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IPTABLES(8)			iptables 1.4.18			   IPTABLES(8)

       iptables -- administration tool for IPv4 packet filtering and NAT

       iptables [-t table] {-A|-C|-D} chain rule-specification

       iptables [-t table] -I chain [rulenum] rule-specification

       iptables [-t table] -R chain rulenum rule-specification

       iptables [-t table] -D chain rulenum

       iptables [-t table] -S [chain [rulenum]]

       iptables [-t table] {-F|-L|-Z} [chain [rulenum]] [options...]

       iptables [-t table] -N chain

       iptables [-t table] -X [chain]

       iptables [-t table] -P chain target

       iptables [-t table] -E old-chain-name new-chain-name

       rule-specification = [matches...] [target]

       match = -m matchname [per-match-options]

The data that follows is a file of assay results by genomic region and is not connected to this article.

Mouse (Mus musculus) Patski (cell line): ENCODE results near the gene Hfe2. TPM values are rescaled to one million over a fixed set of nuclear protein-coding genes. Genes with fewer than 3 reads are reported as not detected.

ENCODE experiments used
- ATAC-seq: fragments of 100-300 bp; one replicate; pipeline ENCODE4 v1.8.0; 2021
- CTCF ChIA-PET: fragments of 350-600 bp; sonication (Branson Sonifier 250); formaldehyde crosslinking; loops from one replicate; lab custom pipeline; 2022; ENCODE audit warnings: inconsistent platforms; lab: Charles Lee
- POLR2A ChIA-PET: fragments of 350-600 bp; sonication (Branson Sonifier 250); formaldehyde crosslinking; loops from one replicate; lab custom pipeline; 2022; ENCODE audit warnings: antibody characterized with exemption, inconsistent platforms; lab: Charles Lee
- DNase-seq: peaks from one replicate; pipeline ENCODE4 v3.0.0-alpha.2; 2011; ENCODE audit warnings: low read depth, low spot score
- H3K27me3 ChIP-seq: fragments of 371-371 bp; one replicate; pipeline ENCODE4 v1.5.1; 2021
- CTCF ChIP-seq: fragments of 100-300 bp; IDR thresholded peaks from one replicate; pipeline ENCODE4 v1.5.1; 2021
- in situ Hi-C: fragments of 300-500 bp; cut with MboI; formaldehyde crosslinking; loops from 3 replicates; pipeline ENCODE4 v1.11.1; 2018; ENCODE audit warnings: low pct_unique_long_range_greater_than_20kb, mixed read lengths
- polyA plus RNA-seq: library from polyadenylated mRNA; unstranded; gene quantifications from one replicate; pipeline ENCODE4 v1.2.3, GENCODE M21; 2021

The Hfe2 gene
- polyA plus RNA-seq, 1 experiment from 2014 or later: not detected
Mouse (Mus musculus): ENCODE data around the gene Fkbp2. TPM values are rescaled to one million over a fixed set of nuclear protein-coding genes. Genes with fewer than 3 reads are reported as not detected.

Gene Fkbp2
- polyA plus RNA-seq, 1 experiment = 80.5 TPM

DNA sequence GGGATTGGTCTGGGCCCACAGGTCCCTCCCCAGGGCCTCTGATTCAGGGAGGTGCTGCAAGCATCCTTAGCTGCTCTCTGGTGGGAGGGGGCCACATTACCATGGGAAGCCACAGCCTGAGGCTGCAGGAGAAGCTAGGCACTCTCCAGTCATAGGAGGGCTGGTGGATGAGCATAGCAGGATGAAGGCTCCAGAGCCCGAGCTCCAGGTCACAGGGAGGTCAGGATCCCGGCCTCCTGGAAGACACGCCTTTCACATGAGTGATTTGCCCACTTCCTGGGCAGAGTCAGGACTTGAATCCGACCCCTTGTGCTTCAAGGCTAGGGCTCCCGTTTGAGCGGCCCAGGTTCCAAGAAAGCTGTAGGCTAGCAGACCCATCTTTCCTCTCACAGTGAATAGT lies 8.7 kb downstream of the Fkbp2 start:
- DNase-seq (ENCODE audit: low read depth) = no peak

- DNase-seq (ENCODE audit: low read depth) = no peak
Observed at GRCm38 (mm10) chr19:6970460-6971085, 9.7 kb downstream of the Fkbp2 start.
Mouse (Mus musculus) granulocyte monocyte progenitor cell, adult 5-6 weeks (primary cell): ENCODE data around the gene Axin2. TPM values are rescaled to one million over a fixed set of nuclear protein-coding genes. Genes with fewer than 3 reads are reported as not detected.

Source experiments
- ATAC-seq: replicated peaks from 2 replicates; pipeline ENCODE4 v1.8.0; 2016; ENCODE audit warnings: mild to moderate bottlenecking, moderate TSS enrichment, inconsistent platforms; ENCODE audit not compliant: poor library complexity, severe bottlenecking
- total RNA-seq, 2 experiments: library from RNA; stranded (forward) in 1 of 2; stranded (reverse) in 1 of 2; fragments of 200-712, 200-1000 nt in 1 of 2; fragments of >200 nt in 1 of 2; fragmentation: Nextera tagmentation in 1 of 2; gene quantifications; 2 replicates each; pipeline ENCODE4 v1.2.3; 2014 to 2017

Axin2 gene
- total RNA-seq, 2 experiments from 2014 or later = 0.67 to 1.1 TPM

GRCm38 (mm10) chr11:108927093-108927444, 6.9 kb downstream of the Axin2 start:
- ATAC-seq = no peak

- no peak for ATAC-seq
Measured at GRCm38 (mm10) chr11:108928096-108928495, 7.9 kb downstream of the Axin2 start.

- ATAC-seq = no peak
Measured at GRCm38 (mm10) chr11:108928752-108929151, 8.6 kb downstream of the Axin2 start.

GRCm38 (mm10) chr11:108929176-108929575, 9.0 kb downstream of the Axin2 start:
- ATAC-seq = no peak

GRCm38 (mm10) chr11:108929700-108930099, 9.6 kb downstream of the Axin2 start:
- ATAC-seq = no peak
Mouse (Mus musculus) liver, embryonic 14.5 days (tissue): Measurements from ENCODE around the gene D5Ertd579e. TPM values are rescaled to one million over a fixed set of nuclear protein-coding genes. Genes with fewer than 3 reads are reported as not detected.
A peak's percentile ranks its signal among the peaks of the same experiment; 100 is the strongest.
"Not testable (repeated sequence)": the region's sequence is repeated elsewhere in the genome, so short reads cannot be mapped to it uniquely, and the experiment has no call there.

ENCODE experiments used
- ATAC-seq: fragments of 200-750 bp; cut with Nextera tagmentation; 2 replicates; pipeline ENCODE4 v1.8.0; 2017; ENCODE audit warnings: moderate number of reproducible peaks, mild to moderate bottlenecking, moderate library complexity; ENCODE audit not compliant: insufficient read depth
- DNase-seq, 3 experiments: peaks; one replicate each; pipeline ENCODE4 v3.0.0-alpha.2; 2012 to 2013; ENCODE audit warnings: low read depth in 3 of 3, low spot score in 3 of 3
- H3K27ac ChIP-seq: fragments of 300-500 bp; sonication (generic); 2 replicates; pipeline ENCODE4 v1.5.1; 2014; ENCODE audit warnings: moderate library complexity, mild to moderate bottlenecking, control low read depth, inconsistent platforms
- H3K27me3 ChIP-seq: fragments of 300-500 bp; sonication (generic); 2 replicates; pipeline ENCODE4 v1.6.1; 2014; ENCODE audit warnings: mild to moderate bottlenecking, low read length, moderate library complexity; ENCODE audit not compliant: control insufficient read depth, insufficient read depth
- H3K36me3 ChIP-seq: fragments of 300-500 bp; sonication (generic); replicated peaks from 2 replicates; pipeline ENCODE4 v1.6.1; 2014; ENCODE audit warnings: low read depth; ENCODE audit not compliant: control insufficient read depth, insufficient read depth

target = -j targetname [per-target-options]

       Iptables	 is  used  to set up, maintain, and inspect the tables of IPv4
       packet filter rules in the Linux kernel.	 Several different tables  may
       be  defined.   Each  table contains a number of built-in chains and may
       also contain user-defined chains.

       Each chain is a list of rules which can match a set of  packets.	  Each
       rule specifies what to do with a packet that matches.  This is called a
       `target', which may be a jump to a user-defined chain in the  same  ta-

       A  firewall  rule specifies criteria for a packet and a target.	If the
       packet does not match, the next rule in the chain is the	 examined;  if
       it does match, then the next rule is specified by the value of the tar-
       get, which can be the name of a user-defined chain or one of  the  spe-
       cial values ACCEPT, DROP, QUEUE or RETURN.

       ACCEPT  means to let the packet through.	 DROP means to drop the packet
       on the floor.  QUEUE means to pass the packet to userspace.   (How  the
       packet can be received by a userspace process differs by the particular
       queue handler.  2.4.x and  2.6.x	 kernels  up  to  2.6.13  include  the
       ip_queue	 queue handler.	 Kernels 2.6.14 and later additionally include